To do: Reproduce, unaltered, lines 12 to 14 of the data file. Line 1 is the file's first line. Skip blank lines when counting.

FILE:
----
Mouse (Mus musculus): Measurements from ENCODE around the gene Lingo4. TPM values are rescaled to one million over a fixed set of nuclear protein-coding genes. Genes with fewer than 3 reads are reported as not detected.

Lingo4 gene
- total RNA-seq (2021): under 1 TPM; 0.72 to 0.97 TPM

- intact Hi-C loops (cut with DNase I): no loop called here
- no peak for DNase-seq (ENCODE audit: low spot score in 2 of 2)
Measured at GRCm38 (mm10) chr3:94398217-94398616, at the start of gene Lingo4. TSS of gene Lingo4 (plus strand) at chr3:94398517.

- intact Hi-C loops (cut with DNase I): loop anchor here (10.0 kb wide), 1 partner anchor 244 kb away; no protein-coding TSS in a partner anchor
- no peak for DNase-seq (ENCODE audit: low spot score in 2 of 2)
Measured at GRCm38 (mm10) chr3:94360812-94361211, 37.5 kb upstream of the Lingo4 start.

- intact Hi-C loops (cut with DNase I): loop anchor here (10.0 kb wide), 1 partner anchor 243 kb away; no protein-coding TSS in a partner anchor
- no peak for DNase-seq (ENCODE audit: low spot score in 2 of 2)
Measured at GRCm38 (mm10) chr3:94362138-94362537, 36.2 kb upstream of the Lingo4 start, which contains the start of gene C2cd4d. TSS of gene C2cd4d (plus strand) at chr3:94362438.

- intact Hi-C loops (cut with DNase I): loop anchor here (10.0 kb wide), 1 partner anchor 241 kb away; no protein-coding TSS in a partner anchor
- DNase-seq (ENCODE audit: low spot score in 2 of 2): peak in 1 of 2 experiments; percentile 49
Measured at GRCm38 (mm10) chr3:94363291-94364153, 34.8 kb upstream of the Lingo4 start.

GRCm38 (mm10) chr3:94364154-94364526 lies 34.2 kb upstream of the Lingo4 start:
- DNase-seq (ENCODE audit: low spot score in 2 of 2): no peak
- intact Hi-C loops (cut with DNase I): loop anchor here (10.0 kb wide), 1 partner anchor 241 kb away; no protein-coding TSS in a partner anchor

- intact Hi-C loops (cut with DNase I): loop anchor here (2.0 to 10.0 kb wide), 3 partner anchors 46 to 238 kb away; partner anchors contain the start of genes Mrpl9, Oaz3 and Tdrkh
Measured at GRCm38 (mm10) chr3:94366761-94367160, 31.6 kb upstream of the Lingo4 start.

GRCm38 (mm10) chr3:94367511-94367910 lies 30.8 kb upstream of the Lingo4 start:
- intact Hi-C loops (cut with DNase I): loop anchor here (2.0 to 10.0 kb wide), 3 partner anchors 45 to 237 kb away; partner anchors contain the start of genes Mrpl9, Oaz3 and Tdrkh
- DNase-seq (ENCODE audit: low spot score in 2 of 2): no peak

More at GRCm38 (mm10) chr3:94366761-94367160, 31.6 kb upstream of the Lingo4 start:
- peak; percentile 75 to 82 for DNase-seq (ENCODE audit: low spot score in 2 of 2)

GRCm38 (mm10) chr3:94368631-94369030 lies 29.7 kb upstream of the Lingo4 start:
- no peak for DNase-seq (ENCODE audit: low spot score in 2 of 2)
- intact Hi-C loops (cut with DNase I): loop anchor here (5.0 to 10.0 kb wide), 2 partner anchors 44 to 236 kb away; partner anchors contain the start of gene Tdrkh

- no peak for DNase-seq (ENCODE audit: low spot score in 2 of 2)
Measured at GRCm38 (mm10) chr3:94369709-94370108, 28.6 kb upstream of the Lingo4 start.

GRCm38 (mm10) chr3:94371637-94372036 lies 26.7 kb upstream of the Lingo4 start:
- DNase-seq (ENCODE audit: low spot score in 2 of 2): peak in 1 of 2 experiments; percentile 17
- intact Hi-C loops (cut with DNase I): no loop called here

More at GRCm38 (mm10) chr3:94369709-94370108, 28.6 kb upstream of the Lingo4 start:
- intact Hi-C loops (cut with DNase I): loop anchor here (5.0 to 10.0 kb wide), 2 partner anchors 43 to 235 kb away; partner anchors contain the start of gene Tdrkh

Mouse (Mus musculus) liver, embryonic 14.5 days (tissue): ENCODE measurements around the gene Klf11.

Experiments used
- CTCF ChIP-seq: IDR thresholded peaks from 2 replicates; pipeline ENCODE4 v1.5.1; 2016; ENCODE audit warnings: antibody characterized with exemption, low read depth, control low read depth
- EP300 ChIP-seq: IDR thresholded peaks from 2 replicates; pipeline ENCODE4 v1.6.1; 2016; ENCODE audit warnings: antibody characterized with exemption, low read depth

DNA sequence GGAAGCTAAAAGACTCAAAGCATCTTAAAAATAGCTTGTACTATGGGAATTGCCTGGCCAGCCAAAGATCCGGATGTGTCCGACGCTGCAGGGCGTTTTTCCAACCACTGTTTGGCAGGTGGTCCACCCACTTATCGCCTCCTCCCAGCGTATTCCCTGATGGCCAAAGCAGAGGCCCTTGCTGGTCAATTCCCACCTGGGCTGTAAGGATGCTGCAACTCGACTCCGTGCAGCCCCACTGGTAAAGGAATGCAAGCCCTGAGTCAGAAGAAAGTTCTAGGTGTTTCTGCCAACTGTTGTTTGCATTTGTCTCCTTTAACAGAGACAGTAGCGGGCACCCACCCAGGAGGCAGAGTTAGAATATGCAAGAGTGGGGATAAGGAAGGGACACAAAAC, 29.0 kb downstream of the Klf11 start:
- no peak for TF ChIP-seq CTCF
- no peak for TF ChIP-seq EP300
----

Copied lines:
Measured at GRCm38 (mm10) chr3:94362138-94362537, 36.2 kb upstream of the Lingo4 start, which contains the start of gene C2cd4d. TSS of gene C2cd4d (plus strand) at chr3:94362438.

- intact Hi-C loops (cut with DNase I): loop anchor here (10.0 kb wide), 1 partner anchor 241 kb away; no protein-coding TSS in a partner anchor
- DNase-seq (ENCODE audit: low spot score in 2 of 2): peak in 1 of 2 experiments; percentile 49